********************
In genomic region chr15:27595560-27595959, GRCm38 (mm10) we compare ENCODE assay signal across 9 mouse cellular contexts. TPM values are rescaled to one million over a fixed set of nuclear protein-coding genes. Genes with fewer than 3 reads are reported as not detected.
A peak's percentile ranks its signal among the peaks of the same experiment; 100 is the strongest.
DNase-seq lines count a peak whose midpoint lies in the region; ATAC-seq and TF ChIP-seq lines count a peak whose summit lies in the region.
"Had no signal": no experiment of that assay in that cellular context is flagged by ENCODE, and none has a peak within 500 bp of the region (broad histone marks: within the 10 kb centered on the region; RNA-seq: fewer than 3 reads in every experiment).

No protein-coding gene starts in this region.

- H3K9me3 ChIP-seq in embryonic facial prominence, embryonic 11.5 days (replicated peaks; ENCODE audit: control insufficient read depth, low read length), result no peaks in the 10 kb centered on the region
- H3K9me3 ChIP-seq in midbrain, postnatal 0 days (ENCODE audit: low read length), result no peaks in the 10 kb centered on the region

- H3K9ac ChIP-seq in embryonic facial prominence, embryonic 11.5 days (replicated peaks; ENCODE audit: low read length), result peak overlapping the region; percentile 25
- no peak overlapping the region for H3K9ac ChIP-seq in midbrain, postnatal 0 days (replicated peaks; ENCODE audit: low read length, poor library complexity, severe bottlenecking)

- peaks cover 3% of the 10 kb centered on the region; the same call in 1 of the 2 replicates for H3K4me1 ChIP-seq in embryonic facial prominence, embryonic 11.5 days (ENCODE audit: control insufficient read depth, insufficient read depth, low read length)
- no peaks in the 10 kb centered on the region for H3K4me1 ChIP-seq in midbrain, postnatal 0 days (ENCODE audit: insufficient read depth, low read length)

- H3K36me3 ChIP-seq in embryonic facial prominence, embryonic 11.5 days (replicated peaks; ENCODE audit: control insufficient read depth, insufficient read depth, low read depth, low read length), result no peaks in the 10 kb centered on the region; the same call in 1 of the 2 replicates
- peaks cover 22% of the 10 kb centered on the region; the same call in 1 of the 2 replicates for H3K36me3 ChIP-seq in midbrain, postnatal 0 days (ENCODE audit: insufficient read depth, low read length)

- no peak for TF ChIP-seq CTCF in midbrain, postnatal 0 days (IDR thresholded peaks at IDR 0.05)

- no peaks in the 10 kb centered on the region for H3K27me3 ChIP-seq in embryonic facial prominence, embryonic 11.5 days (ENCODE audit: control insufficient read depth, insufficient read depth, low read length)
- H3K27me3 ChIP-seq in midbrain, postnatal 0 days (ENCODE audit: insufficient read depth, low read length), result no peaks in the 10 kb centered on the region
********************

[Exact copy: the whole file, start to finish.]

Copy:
In genomic region chr15:27595560-27595959, GRCm38 (mm10) we compare ENCODE assay signal across 9 mouse cellular contexts. TPM values are rescaled to one million over a fixed set of nuclear protein-coding genes. Genes with fewer than 3 reads are reported as not detected.
A peak's percentile ranks its signal among the peaks of the same experiment; 100 is the strongest.
DNase-seq lines count a peak whose midpoint lies in the region; ATAC-seq and TF ChIP-seq lines count a peak whose summit lies in the region.
"Had no signal": no experiment of that assay in that cellular context is flagged by ENCODE, and none has a peak within 500 bp of the region (broad histone marks: within the 10 kb centered on the region; RNA-seq: fewer than 3 reads in every experiment).

No protein-coding gene starts in this region.

- H3K9me3 ChIP-seq in embryonic facial prominence, embryonic 11.5 days (replicated peaks; ENCODE audit: control insufficient read depth, low read length), result no peaks in the 10 kb centered on the region
- H3K9me3 ChIP-seq in midbrain, postnatal 0 days (ENCODE audit: low read length), result no peaks in the 10 kb centered on the region

- H3K9ac ChIP-seq in embryonic facial prominence, embryonic 11.5 days (replicated peaks; ENCODE audit: low read length), result peak overlapping the region; percentile 25
- no peak overlapping the region for H3K9ac ChIP-seq in midbrain, postnatal 0 days (replicated peaks; ENCODE audit: low read length, poor library complexity, severe bottlenecking)

- peaks cover 3% of the 10 kb centered on the region; the same call in 1 of the 2 replicates for H3K4me1 ChIP-seq in embryonic facial prominence, embryonic 11.5 days (ENCODE audit: control insufficient read depth, insufficient read depth, low read length)
- no peaks in the 10 kb centered on the region for H3K4me1 ChIP-seq in midbrain, postnatal 0 days (ENCODE audit: insufficient read depth, low read length)

- H3K36me3 ChIP-seq in embryonic facial prominence, embryonic 11.5 days (replicated peaks; ENCODE audit: control insufficient read depth, insufficient read depth, low read depth, low read length), result no peaks in the 10 kb centered on the region; the same call in 1 of the 2 replicates
- peaks cover 22% of the 10 kb centered on the region; the same call in 1 of the 2 replicates for H3K36me3 ChIP-seq in midbrain, postnatal 0 days (ENCODE audit: insufficient read depth, low read length)

- no peak for TF ChIP-seq CTCF in midbrain, postnatal 0 days (IDR thresholded peaks at IDR 0.05)

- no peaks in the 10 kb centered on the region for H3K27me3 ChIP-seq in embryonic facial prominence, embryonic 11.5 days (ENCODE audit: control insufficient read depth, insufficient read depth, low read length)
- H3K27me3 ChIP-seq in midbrain, postnatal 0 days (ENCODE audit: insufficient read depth, low read length), result no peaks in the 10 kb centered on the region